Spend some time trying to understand image metadata formats and how they are treated by various applications will quickly have your head spinning. This is mainly due to the fact that there are 3 image metadata formats (IPTC, EXIF, XMP) but no industry standards to guide how these formats sync up in various applications. IPTC and EXIF have been around the longest, while XMP is a relatively new standard and generally viewed as the future of metadata. Because many applications are unable to recognize XMP, image files still need to contain the IPTC and EXIF info. This means syncing up the IPTC and EXIF fields with corresponding fields in XMP – but who determines what those corresponding fields might be? Currently, there isn’t a standard or an independent organization helping to develop one. Sometimes, this results in an application actually deleting image metadata!
Experts with specific domain knowledge have weighed in on the discussion. One example is Jose Oliver-Didier and his blog. Another excellent article about the quagmire that exists surrounding image metadata is from Carl Seibert.
The good news is that there are many articles and some pretty nifty tools to help you manage image metadata. Probably the most ubiquitous tool is Phil Harvey’s Exiftool. It’s available on multiple platforms and allows you to view and/or edit virtually any type of metadata you could possibly add to an image.
Compatibility is the Key to Better Metadata Management
At Tag That Photo, we do not pretend to offer a panacea for managing image metadata. Our overarching goal is to play nicely with other image management tools, while keeping true to our core focus – helping people organize their favorite photos using our patented face recognition technology. We are also committed to user privacy and ownership. We firmly believe that you should own your metadata and that the metadata should be embedded in the images and not in a proprietary database.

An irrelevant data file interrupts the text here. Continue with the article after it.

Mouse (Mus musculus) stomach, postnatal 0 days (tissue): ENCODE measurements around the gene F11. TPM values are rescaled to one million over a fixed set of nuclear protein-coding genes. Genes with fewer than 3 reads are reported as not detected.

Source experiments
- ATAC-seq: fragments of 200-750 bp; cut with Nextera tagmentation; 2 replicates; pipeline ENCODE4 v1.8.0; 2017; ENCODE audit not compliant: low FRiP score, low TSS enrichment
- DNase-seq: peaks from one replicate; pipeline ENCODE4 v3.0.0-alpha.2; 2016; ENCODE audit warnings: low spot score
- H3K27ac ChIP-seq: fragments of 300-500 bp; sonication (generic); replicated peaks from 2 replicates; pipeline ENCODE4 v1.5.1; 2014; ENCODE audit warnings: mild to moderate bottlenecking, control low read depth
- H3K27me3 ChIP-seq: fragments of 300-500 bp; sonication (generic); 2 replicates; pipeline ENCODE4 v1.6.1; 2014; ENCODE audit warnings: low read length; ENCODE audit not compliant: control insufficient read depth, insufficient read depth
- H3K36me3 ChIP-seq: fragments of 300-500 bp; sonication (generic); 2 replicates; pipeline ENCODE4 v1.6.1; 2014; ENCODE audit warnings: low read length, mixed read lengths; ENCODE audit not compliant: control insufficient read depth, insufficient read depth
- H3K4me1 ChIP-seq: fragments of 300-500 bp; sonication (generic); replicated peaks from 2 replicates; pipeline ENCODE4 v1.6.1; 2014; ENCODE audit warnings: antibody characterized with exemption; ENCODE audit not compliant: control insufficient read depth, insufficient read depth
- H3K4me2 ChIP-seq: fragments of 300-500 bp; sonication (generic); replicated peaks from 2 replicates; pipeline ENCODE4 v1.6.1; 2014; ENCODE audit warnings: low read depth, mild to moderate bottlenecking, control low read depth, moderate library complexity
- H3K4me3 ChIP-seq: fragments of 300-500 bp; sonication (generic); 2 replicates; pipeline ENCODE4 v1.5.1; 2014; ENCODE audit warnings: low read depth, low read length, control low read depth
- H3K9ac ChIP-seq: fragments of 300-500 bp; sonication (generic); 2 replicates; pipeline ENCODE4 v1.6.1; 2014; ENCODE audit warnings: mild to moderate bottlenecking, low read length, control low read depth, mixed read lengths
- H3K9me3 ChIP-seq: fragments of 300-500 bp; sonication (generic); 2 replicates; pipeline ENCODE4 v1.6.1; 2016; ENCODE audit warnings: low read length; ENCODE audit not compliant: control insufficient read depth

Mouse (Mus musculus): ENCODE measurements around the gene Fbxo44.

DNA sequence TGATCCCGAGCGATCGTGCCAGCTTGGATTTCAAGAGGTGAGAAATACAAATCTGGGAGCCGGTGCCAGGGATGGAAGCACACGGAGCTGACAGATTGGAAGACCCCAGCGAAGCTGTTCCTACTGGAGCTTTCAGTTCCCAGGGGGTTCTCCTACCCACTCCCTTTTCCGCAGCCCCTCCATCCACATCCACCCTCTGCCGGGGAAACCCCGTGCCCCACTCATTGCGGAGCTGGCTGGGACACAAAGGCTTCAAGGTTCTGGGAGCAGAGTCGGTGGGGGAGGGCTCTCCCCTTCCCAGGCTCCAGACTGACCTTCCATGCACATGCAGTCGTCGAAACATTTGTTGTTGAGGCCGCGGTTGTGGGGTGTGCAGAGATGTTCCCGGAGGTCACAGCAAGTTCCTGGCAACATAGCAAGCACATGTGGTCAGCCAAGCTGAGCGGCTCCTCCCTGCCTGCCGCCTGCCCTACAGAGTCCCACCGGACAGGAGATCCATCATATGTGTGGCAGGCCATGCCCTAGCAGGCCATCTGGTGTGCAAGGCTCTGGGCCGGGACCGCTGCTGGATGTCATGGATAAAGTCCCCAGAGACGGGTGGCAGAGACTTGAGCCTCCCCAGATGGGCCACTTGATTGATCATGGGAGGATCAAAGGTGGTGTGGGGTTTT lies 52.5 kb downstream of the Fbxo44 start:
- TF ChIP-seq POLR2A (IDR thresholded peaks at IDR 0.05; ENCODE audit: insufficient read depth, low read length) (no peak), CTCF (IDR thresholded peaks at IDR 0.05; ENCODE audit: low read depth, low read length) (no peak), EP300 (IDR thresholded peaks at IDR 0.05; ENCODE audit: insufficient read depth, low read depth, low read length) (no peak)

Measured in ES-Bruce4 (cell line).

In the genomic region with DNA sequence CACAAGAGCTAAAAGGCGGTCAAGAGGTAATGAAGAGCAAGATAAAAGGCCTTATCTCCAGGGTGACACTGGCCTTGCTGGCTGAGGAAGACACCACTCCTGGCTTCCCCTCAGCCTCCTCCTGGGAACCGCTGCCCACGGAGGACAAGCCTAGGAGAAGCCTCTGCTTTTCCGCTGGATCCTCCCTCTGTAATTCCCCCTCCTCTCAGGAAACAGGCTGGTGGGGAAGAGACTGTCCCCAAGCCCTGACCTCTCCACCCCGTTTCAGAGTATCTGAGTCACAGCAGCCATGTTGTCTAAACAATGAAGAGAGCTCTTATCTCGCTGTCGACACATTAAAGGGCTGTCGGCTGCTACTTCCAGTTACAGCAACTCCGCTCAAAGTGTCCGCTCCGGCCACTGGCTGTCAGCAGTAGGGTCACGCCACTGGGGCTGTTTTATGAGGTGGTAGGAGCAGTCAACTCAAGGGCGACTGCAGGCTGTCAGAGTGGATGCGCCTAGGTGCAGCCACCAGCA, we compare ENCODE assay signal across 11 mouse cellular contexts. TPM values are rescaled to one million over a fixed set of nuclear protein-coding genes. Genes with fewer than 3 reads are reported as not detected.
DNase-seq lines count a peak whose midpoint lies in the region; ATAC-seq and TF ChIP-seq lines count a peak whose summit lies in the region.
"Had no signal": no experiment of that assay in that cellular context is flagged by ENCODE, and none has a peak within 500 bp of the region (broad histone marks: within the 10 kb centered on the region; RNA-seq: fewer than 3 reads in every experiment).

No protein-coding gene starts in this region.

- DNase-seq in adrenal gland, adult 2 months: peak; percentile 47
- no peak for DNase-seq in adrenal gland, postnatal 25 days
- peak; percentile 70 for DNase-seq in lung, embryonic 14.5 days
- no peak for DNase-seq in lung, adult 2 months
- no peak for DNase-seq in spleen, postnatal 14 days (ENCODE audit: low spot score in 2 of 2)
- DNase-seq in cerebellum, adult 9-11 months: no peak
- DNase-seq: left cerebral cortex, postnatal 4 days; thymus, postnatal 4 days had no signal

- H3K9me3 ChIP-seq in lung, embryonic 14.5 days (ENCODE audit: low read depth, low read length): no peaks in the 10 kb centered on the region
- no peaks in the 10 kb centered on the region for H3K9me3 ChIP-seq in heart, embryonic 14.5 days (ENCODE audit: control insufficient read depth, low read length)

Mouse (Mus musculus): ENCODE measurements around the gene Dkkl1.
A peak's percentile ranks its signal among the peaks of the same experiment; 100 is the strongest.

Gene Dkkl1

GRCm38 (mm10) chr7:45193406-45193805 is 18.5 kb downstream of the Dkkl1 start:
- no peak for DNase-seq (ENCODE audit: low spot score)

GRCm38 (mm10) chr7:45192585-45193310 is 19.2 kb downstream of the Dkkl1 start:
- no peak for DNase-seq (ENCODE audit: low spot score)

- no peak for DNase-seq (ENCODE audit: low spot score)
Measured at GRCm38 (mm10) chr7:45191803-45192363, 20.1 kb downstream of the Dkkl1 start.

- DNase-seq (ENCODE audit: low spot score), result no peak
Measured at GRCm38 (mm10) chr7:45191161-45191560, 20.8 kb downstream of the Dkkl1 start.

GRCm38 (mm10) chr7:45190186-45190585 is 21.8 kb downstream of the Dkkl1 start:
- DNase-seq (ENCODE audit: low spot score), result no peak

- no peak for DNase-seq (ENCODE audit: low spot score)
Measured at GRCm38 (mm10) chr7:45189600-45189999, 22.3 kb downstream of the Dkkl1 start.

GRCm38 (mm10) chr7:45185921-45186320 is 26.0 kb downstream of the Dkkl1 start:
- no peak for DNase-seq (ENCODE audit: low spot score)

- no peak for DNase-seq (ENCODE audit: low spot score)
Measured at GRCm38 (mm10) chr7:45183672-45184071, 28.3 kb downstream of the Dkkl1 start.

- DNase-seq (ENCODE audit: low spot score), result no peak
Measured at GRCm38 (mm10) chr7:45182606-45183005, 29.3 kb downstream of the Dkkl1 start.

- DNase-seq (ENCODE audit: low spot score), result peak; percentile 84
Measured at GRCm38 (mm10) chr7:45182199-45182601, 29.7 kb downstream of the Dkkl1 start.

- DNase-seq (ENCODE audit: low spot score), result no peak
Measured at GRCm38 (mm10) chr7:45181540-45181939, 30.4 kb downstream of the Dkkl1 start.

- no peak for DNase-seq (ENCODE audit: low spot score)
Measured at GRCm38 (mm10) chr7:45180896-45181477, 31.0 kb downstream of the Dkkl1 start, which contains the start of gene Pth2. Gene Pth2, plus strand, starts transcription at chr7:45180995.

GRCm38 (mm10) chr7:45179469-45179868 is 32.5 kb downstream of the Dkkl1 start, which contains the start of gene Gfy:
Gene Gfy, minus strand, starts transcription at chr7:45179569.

Tag That Photo & Metadata Tag Writing
With that ominous preamble, we’d like to share our approach to support metadata tag writing. The table below identifies the metadata section (EXIF, IPTC, XMP) and the field name used by Tag That Photo. Columns with the “NEW” label were not previously written by TTP.
Generally, the rules we follow are:
- Write face tags (name and face location in image) to MWG XMP face regions and MS Photo 1.2 Schema.
- Write normal keywords and descriptions per table above.
- Write geotags (GPS coordinates) per table above.
- Optionally write People names associated with TTP faces to the following metadata fields: IPTC Core “Keywords” and XMP dc:subject.
TTP will also look for and read in tags written to the above locations. The only caveat is the handling of keywords where traditional keywords and people names are mixed together.
The following table shows how popular photo management applications read Tag That Photo’s face and keyword tags.
Minimize Metadata Confusion with Tag That Photo
Here are some suggestions to avoid problems where multiple products writing image tags can cause confusion, or worse, clobber each other:
- Use Tag That Photo to tag People in your images. Don’t use other programs to put names of people in the keyword fields; you may end up with duplicates.
- You can use Tag That Photo or any other program to edit keywords or dates, with the above exception noted.
When Keywords & People Names Mix
Tag That Photo’s rules for managing the overlap of metadata locations when keywords and people names are mixed together are as follows:
- Tag That Photo will try its best not to introduce duplicate people names into the keywords list. If a named face is deleted from the image, TTP will attempt to remove keywords from the image where the value of the keyword is an exact match on the name.
- When photo metadata is scanned, keyword entries that exactly match people names in the image will not be imported as keywords into TTP.
The above approach provides flexibility while adhering to industry image metadata standards (where they exist) and makes it possible for Tag That Photo to “play nicely” with other photo management tools. Visit https://tagthatphoto.com/ for more information on how Tag That Photo works.